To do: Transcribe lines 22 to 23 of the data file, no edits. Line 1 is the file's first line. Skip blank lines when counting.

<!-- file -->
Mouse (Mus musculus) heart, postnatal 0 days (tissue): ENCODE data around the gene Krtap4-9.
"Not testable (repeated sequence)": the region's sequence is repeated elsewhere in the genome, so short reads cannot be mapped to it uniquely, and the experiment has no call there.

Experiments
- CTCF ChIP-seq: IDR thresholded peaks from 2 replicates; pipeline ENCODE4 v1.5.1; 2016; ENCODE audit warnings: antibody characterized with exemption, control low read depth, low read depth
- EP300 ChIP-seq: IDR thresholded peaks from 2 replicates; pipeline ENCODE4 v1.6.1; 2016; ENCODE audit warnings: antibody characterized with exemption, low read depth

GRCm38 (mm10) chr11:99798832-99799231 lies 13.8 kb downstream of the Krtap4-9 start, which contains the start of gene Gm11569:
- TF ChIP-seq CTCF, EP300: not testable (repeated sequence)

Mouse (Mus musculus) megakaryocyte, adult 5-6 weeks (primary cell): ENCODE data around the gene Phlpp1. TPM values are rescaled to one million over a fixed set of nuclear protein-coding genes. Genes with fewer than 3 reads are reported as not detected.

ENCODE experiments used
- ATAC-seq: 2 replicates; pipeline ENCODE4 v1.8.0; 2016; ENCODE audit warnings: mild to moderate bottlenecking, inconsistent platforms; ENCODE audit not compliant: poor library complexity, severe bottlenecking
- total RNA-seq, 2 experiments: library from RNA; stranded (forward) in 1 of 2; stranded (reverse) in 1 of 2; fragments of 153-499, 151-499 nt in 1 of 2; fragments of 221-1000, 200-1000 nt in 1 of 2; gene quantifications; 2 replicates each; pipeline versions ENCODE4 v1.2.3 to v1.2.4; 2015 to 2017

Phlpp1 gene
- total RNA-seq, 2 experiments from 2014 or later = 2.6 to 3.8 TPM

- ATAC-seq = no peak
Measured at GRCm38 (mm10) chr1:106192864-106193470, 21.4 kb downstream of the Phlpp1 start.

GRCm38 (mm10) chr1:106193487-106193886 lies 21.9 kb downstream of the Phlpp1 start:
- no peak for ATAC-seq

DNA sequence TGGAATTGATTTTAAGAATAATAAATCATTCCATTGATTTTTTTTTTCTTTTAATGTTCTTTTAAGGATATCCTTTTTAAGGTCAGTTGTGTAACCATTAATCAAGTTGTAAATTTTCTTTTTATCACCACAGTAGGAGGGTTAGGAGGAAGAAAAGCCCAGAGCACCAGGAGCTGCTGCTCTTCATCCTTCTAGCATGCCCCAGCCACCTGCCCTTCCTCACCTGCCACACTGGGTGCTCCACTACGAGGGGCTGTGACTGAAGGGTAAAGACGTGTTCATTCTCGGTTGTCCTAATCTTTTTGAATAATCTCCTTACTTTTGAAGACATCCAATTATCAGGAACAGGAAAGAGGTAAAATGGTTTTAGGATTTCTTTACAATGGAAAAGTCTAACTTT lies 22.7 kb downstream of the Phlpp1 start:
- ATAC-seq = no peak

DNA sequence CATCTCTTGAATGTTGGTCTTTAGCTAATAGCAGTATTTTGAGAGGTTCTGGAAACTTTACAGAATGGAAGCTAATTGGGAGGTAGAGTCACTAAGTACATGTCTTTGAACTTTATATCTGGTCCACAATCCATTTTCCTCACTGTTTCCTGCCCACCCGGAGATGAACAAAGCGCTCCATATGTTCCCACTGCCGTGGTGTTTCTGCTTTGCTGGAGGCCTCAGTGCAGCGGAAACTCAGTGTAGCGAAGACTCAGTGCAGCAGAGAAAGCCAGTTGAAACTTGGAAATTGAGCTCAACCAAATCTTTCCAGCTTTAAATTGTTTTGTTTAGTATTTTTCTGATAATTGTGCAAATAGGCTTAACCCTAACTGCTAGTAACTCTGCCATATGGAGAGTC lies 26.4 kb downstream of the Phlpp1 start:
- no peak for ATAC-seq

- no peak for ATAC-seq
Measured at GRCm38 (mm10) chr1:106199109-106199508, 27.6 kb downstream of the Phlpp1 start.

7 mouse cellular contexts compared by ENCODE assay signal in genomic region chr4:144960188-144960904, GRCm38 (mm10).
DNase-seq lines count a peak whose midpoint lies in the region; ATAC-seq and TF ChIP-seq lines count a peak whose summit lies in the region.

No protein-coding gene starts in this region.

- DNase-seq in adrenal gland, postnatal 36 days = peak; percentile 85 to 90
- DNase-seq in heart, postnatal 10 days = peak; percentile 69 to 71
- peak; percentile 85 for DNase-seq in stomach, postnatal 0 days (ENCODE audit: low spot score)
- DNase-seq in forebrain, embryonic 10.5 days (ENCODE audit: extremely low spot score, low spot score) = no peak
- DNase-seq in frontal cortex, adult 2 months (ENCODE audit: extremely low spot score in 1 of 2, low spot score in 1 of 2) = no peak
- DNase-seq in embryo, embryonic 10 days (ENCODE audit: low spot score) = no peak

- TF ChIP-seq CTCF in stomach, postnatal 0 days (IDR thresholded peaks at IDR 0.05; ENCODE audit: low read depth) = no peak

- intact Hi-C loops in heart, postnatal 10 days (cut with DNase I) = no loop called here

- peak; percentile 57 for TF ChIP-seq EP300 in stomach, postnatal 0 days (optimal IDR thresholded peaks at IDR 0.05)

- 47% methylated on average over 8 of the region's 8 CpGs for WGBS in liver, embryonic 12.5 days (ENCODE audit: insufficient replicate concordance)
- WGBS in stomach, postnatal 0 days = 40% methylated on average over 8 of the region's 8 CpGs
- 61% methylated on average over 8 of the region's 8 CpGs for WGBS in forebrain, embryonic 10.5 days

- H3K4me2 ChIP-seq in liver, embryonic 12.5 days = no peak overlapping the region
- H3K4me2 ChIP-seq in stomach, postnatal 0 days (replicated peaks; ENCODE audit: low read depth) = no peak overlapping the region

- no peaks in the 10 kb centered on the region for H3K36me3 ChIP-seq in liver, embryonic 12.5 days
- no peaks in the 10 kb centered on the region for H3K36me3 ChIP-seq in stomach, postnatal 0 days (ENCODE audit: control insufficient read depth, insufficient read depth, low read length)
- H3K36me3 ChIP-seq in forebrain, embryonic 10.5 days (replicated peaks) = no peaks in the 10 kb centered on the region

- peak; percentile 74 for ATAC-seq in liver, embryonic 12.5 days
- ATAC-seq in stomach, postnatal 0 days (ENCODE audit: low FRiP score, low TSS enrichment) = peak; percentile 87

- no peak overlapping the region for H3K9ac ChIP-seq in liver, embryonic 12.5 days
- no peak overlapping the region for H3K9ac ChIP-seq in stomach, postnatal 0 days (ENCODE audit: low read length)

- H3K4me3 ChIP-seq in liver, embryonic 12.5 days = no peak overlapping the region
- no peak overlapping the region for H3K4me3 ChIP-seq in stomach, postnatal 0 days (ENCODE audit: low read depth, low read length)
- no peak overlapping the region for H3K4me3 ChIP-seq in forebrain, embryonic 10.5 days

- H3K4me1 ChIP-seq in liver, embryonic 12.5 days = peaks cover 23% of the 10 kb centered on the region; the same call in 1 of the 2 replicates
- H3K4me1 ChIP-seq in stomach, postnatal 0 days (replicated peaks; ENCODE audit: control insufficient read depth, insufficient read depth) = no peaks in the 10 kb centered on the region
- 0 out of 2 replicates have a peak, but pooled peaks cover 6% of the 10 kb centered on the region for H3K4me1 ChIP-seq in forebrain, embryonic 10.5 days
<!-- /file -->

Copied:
- no peak for ATAC-seq
Measured at GRCm38 (mm10) chr1:106199109-106199508, 27.6 kb downstream of the Phlpp1 start.